Background: Although aggressive dream content is considered a distinctive feature of REM Sleep Behavior Disorder (RBD) and patients often report violent dreams during medical interviews, nonviolent behaviors (eating, drinking, urinating) and pleasant actions (e.g laughing, singing, dancing) or simply elemental, jerky limb movements are frequently observed during video-polysomnography. As a first-line pharmacological treatment, clonazepam has been shown to reduce motor symptoms during REM sleep, but its effect on dream content remains unclear. Here, we aimed to prospectively assess the dream content of individuals with drug-naïve isolated RBD (iRBD) and iRBD patients treated with clonazepam. Methods: Thirteen (12 Male, 1 Female; age 65.38 ± 10.95) iRBD patients treated with clonazepam (iRBD-T), eleven (9 M, 2 F; age 68.90 ± 6.8) drug-naïve patients (iRBD-NT) and twelve (8 M, 1 F; age 63.33 ± 12.88) healthy control subjects of comparable age kept a dream diary over a 3-week period. Dream content analysis was conducted according to the Hall and Van de Castle method (HVdC). The Threat Simulation Scale (TSS) was employed to assess the frequency of threatening contents. Results: A total of 214 dream reports were collected. No significant differences were found in the frequency of threatening dream contents between the iRBD subsamples and healthy control subjects (p = 0.732). The HVdC analysis detected higher levels of Friendliness in iRBD patients compared to the control group (p = 0.036). Increased levels of Aggressiveness were only observed when differentiating dreams in which dream enactment behaviors (DEB) were present compared to dreams without DEBs, both in the iRBD-T group (p = 0.007) and the iRBD-NT group (p = 0.012). Conclusion: Our study shows no difference in the frequency of violent or threatening dreams in drug-naïve iRBD patients, clonazepam-treated iRBD patients and healthy control individuals. Aggressiveness is more frequent when DEBs are reported, suggesting motor disinhibition could require sufficiently dramatic and emotionally intense dreams, independent of clonazepam treatment.

Aggressiveness in the dreams of drug-naïve and clonazepam-treated patients with isolated REM sleep behavior disorder / S. Cavallotti, H.-. Stein, M. Savarese, M. Terzaghi, A. D'Agostino. - In: SLEEP MEDICINE. - ISSN 1389-9457. - 92:(2022), pp. 19-23. [10.1016/j.sleep.2022.02.022]

Aggressiveness in the dreams of drug-naïve and clonazepam-treated patients with isolated REM sleep behavior disorder

S. Cavallotti
Primo
;
A. D'Agostino
Ultimo
2022

Abstract

Background: Although aggressive dream content is considered a distinctive feature of REM Sleep Behavior Disorder (RBD) and patients often report violent dreams during medical interviews, nonviolent behaviors (eating, drinking, urinating) and pleasant actions (e.g laughing, singing, dancing) or simply elemental, jerky limb movements are frequently observed during video-polysomnography. As a first-line pharmacological treatment, clonazepam has been shown to reduce motor symptoms during REM sleep, but its effect on dream content remains unclear. Here, we aimed to prospectively assess the dream content of individuals with drug-naïve isolated RBD (iRBD) and iRBD patients treated with clonazepam. Methods: Thirteen (12 Male, 1 Female; age 65.38 ± 10.95) iRBD patients treated with clonazepam (iRBD-T), eleven (9 M, 2 F; age 68.90 ± 6.8) drug-naïve patients (iRBD-NT) and twelve (8 M, 1 F; age 63.33 ± 12.88) healthy control subjects of comparable age kept a dream diary over a 3-week period. Dream content analysis was conducted according to the Hall and Van de Castle method (HVdC). The Threat Simulation Scale (TSS) was employed to assess the frequency of threatening contents. Results: A total of 214 dream reports were collected. No significant differences were found in the frequency of threatening dream contents between the iRBD subsamples and healthy control subjects (p = 0.732). The HVdC analysis detected higher levels of Friendliness in iRBD patients compared to the control group (p = 0.036). Increased levels of Aggressiveness were only observed when differentiating dreams in which dream enactment behaviors (DEB) were present compared to dreams without DEBs, both in the iRBD-T group (p = 0.007) and the iRBD-NT group (p = 0.012). Conclusion: Our study shows no difference in the frequency of violent or threatening dreams in drug-naïve iRBD patients, clonazepam-treated iRBD patients and healthy control individuals. Aggressiveness is more frequent when DEBs are reported, suggesting motor disinhibition could require sufficiently dramatic and emotionally intense dreams, independent of clonazepam treatment.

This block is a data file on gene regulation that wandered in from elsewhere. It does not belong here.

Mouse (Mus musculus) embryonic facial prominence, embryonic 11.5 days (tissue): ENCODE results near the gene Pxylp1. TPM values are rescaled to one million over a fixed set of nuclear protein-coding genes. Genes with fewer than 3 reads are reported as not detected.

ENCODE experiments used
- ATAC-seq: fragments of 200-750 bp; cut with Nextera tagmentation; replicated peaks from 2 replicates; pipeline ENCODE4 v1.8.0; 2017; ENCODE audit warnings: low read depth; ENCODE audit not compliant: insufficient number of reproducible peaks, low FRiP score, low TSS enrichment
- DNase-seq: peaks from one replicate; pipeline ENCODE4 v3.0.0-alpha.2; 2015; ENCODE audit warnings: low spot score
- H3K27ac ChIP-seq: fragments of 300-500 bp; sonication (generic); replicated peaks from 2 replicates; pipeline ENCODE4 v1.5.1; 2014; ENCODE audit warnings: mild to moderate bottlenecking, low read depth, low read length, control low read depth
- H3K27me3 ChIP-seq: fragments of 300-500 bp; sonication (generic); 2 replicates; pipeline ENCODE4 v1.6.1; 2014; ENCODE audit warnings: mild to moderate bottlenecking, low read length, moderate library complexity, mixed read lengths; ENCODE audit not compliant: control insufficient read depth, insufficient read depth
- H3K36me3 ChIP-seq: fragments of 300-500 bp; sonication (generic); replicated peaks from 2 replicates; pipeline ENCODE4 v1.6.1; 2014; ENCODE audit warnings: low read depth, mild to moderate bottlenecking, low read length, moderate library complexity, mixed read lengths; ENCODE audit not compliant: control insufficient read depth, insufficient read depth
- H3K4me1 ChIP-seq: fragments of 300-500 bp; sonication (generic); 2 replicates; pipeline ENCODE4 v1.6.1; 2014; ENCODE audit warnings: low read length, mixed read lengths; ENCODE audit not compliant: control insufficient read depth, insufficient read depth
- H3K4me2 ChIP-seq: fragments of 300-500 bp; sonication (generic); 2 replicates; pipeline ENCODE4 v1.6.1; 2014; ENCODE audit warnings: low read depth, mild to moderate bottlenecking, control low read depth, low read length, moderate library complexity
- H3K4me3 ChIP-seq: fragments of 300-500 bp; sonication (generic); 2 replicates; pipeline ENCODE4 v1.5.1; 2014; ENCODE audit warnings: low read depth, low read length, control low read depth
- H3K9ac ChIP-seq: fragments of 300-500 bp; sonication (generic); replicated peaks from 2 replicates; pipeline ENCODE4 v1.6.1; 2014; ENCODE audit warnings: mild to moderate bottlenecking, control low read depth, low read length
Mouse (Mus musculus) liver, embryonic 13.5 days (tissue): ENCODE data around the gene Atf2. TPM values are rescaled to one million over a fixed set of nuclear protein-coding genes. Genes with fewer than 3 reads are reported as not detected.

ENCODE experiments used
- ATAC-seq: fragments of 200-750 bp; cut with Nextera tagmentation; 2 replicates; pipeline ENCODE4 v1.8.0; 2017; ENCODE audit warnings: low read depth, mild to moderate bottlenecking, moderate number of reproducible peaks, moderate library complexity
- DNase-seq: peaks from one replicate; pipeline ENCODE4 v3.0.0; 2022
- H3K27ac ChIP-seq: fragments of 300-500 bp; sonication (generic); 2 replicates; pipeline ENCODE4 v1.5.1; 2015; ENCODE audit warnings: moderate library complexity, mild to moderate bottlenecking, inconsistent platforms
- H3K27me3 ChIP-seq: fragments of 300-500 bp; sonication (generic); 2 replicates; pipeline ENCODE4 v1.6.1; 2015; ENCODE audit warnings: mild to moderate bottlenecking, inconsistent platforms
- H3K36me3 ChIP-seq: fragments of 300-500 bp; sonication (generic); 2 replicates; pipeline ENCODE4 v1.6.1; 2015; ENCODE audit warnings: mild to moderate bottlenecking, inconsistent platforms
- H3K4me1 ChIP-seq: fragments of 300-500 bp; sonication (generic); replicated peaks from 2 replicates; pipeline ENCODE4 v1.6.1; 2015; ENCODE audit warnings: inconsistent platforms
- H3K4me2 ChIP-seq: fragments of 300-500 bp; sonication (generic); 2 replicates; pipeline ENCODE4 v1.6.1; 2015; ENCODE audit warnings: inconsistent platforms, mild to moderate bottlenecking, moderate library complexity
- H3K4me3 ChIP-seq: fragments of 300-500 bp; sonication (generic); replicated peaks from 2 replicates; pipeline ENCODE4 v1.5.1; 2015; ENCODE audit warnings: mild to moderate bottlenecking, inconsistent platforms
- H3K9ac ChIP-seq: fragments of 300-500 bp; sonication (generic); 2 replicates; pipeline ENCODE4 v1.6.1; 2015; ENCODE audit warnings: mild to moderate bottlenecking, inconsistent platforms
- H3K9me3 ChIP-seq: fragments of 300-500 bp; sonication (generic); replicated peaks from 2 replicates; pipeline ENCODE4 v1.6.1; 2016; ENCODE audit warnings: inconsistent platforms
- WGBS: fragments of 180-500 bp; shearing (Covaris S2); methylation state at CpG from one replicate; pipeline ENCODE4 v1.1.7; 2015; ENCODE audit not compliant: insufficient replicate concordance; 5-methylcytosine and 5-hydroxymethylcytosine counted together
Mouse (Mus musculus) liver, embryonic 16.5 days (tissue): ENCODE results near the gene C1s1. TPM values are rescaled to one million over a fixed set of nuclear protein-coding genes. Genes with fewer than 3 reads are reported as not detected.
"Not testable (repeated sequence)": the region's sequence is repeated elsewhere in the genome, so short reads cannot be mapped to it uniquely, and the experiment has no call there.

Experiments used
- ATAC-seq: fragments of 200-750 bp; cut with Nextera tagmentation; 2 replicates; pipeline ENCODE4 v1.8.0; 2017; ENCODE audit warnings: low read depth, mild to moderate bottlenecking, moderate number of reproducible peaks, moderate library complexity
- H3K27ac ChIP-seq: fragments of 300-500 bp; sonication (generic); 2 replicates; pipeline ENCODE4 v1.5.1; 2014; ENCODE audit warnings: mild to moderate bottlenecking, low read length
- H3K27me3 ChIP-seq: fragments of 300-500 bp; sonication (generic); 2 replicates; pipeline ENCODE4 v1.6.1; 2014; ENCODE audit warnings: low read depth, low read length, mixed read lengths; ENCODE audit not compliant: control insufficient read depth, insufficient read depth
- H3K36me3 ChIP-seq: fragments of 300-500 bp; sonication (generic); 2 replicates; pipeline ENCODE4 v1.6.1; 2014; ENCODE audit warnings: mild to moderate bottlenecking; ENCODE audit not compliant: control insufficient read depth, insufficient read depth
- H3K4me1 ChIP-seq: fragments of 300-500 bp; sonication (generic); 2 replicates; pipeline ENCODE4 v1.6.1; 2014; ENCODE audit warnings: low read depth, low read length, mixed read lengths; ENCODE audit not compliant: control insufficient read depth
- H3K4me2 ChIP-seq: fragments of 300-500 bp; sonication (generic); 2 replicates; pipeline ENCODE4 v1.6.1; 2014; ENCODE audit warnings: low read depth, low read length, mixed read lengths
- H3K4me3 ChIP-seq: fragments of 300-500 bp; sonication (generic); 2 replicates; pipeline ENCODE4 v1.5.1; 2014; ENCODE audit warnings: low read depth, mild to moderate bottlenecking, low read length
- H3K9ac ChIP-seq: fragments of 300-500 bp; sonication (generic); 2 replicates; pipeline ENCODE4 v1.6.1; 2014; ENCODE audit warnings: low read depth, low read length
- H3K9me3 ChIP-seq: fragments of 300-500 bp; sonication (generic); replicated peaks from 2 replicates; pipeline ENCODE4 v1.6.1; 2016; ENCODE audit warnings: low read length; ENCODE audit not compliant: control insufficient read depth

Aggressiveness; Clonazepam; Dream content; REM Sleep behavior disorder
Settore MED/25 - Psichiatria
2022
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Utilizza questo identificativo per citare o creare un link a questo documento: https://hdl.handle.net/2434/926760
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